Monday, August 13, 2012


All banter aside, one topic comes up that needs to be stressed.  There is an assumption that those who work in and are familiar with investments are the ones who deserve rewards for their risk-taking.  I don't disagree with that, but then there is a fundamental failure by many to understand other kinds of risk and other kinds of risk-takers who "invest" with a different kind of capital. There are artists who often forgo more profitable lines of income for what they believe enhances, informs and enlightens--they are not poor schnooks who couldn't get it together, but people who have a vision and risk their own financial security for what they believe contributes not only to their own enlightenment but to the richness of life for others.  There are teachers who are highly-functioning, well-educated people who work with the underprivileged or the challenged or simply with students exposed to the lowest common denominator "business plan" version of education out there today in order to bring them into the world with some sense of purpose, hope, initiative, dreams.  None of these artists, teachers, and dreamers expects that their efforts will garner a financial windfall, and indeed, not all of their efforts are monetary or artistic successes, but the reward of contribution to the society is the primary goal, and the occasional success of these social goals is gratifying.  Still, many of the rules created by the business class and the PAC-bought politicians not only penalize these kinds of contributors but seeks to nullify the growth of opportunities both for artists and the future leaders of America they teach or help to shape.  They lump artists and teachers into some kind of "loser" category, and penalize their visions by keeping affordable healthcare out of reach, driving the cost of dwellings up, and reducing the availability of societal services down.  When faced with accusations of inequity, the conservatives immediately point to the handfuls who abuse the system parasitically, without any real examination of whom they seek to penalize.  The "have-nots" are easier to disregard when they are faceless and dismissed--less guilt involved.  When one is condescendingly lectured by a fiscal conservative about the splendors of financial risk deserving all the rewards or told by the politicians who court them that all "waste" will be eliminated so their constituents can make more and more money, there is something vitally wrong, since our leaders need to represent the interests of all--THAT is what our founders sought, not the greatest control and power in the hands of the few, and those who hide behind this flag-waving falsehood are merely trying to divert attention--this is the land of opportunity for all who participate in all ways, not just for the privileged few.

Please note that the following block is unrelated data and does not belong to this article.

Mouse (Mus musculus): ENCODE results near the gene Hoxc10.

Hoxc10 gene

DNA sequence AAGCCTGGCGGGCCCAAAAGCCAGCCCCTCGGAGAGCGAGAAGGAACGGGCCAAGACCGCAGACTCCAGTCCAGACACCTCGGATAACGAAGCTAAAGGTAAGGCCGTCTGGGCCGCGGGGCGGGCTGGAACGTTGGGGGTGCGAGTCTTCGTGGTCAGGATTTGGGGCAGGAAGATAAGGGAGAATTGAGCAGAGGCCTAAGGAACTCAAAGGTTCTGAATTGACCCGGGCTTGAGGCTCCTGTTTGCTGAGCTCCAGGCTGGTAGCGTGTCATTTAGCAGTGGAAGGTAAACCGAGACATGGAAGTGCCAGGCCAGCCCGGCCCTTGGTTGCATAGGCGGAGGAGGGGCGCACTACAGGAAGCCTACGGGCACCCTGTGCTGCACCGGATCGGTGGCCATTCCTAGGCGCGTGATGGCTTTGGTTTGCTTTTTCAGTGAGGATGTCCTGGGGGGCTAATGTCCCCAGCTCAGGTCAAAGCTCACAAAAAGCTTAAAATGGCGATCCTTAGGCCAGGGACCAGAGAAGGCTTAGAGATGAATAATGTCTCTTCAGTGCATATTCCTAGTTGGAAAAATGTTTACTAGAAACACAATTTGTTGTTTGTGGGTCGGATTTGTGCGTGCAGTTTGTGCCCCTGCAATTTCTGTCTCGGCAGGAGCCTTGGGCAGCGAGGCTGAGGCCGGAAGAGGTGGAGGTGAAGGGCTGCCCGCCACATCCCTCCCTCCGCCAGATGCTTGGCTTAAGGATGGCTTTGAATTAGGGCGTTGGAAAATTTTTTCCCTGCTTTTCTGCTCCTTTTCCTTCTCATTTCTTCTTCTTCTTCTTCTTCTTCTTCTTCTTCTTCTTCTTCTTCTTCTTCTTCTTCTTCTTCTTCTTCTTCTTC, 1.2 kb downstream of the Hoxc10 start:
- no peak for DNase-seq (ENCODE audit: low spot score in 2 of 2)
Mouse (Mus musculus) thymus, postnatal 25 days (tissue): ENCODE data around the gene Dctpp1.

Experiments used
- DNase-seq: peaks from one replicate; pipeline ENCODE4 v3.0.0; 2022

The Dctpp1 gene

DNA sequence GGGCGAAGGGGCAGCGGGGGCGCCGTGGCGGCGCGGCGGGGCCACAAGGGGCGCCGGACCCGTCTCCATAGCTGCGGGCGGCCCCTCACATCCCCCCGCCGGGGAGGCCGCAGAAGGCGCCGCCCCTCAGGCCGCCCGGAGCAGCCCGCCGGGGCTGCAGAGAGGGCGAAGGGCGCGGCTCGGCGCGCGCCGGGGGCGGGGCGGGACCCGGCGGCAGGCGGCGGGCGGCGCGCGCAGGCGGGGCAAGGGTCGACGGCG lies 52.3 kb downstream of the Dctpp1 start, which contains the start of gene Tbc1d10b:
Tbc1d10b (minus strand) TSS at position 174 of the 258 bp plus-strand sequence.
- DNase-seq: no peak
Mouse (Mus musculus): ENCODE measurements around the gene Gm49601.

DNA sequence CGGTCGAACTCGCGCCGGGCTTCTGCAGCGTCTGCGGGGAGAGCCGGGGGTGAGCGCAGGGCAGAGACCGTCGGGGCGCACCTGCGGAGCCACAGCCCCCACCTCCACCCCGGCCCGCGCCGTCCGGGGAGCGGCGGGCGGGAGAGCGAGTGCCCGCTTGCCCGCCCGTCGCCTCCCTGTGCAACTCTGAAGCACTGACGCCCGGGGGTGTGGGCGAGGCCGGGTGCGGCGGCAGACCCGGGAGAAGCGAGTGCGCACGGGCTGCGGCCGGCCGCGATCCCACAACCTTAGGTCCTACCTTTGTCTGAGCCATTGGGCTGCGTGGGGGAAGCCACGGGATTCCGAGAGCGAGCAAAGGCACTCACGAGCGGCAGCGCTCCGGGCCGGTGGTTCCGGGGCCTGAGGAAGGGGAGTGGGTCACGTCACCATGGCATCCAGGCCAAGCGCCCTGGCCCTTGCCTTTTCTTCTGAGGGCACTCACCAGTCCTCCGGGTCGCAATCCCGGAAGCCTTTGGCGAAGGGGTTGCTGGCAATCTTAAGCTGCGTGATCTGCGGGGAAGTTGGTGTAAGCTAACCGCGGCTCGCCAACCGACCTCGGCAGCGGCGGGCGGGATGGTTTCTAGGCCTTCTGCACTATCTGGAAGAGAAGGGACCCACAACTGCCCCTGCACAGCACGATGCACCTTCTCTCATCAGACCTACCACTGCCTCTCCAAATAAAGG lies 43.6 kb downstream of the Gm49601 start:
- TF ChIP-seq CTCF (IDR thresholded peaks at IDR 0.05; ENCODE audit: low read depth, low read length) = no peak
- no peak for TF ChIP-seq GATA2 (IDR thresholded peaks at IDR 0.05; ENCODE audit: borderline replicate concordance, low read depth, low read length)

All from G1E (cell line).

Thursday, August 02, 2012

Things I learned from Solitaire

When struggling to find meaning in meaningless things—or when trying to procrastinate from doing things you’re afraid to tackle--one sometimes wanders into the good old modern American pastime of computer Solitaire.  If you’re like me, you feel incredibly guilty, even as you sit like an addict, playing “just one more game” because you just know that this time, you’ll get it right, the cards will come crashing to bits (on the computer, that is!) and you’ll feel some sense of justification having allowed far too much time to go by that you could have been “productive.”  It is then, and only then, that you stumble away from the computer like a drunken sailor, dazed by the endless flashes of cards and the even more endless range of choices made semi-rapid fire.  A diversion has attempted to become therapy, but ultimately, it has been just a guilty distraction.

Under these circumstances, I tell myself that the game is actually both a training and a discipline and that I do strengthen and teach myself through constant practice.  If that which does not kill us makes us stronger, then multiple games of Solitaire (logically) will teach many life lessons that will be useful later on.  Here, then, is a list of things I learned from far too many games of Solitaire.
  1. There are no foolproof strategies.
  2. Even the best choices don't necessarily end in a win.
  3. Cheating at Solitaire feels very unsatisfying—because every player at the table knows you did it, so you didn’t really get away with anything!
  4. It helps to observe everything and to take every opportunity that comes along--you never know where it will lead.
  5. You can't always predict what's coming next, so best to play the hand you're dealt as best you can.
  6. Eventually, you will win one, so you have to remain patient.
  7. Sometimes you have to go through a lot of possibilities in order to get to the right one--it's not a waste, it's the process of discovery.
  8. Sometimes it is better to go with your gut and just keep the momentum going versus trying to get it right.
  9. Celebrate the surprises, and don't leave before the celebration is done.
  10. Losing is just one more experience to strengthen you, because you do survive it.
  11. Sometimes it takes only one card to change the tide.
  12. Sometimes, the healthiest thing you can do is walk away.
  13. Winning feels good, so enjoy it, knowing full well that you will be starting all over again in just a few moments.